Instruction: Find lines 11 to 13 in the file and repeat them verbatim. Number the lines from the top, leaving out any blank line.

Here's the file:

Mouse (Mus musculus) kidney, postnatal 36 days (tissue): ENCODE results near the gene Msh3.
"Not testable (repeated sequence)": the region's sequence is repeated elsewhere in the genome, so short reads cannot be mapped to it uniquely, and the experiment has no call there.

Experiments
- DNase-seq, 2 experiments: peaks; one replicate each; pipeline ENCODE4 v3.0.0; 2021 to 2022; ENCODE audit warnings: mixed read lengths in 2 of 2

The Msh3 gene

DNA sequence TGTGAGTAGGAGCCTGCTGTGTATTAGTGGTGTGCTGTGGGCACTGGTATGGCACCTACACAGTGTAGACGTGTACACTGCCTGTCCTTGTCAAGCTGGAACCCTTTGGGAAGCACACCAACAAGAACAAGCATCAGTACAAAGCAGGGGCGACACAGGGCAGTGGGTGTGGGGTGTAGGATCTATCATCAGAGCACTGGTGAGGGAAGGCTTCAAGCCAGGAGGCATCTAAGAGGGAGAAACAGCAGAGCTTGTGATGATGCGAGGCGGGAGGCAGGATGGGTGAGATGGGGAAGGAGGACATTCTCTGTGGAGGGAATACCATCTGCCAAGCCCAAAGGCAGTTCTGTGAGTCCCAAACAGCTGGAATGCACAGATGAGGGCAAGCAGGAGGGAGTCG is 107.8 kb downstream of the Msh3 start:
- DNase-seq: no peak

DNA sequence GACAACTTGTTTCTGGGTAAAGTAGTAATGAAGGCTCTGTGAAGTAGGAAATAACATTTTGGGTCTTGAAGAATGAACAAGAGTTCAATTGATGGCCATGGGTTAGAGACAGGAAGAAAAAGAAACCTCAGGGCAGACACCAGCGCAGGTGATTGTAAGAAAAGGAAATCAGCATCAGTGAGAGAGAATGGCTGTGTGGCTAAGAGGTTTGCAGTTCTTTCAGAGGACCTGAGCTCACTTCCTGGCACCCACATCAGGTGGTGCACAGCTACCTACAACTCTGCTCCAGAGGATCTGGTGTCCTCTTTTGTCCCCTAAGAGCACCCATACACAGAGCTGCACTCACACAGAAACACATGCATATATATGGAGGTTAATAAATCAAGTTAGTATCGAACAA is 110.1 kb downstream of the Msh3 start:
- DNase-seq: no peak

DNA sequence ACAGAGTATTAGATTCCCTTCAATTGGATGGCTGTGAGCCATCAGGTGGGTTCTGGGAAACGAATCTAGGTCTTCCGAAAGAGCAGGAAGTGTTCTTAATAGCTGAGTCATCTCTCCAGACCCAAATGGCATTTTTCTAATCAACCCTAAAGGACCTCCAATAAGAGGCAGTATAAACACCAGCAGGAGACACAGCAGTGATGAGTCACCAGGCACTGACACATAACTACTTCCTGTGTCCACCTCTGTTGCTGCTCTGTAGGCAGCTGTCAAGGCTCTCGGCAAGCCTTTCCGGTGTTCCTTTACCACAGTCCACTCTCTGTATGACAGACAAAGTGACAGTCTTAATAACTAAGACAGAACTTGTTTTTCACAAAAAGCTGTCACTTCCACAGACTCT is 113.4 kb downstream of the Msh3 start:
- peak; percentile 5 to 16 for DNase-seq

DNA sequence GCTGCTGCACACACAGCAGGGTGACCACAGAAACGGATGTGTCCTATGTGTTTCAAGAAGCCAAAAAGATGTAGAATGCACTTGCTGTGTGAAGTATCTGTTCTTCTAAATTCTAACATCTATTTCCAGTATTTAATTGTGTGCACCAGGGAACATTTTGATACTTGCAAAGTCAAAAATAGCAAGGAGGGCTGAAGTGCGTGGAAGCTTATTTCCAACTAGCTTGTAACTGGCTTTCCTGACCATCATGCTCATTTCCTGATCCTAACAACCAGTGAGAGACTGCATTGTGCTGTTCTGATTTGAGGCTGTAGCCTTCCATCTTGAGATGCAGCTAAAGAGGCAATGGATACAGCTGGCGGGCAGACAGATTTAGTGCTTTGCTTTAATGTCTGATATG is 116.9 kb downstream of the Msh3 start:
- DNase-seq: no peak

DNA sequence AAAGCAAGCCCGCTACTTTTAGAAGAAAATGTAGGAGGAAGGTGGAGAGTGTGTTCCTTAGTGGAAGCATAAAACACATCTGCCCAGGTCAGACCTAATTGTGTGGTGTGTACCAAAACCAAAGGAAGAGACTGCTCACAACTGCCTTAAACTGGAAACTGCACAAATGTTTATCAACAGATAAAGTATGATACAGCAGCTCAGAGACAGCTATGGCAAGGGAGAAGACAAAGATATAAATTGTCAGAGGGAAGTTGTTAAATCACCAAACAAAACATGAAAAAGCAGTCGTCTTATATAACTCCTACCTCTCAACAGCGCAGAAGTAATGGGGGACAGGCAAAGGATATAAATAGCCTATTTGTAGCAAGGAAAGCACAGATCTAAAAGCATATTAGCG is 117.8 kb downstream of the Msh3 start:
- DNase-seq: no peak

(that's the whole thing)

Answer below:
- peak; percentile 5 to 16 for DNase-seq

DNA sequence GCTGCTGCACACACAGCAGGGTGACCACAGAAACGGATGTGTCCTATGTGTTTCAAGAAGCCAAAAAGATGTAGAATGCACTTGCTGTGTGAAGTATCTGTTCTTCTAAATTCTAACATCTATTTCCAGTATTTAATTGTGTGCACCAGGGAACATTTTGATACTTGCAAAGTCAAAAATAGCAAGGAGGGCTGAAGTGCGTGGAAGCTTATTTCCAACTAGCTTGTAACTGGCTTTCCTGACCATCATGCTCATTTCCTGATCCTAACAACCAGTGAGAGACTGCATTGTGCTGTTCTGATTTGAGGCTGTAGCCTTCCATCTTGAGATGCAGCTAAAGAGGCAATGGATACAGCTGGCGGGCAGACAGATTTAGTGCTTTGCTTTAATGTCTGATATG is 116.9 kb downstream of the Msh3 start:
- DNase-seq: no peak